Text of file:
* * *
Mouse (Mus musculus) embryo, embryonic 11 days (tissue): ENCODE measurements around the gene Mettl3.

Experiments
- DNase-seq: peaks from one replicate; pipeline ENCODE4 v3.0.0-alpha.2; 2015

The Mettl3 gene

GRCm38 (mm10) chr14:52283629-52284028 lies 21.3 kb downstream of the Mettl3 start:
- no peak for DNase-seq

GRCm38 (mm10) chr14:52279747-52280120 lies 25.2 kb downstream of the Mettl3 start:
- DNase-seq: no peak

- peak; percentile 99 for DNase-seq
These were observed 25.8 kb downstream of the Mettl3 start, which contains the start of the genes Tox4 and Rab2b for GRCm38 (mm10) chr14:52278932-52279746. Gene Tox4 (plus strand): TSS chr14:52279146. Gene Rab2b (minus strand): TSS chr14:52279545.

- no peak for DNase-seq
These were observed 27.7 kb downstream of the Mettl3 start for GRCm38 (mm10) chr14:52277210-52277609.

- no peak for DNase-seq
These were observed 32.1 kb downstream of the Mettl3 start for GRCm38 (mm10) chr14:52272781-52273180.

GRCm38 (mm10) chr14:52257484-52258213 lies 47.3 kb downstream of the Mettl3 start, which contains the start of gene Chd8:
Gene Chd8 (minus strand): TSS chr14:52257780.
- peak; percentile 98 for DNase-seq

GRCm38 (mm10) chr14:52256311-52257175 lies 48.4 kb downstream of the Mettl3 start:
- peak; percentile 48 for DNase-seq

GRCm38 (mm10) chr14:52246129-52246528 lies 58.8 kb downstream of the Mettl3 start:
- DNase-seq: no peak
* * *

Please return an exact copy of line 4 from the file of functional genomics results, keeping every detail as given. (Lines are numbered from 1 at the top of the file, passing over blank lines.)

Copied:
The Mettl3 gene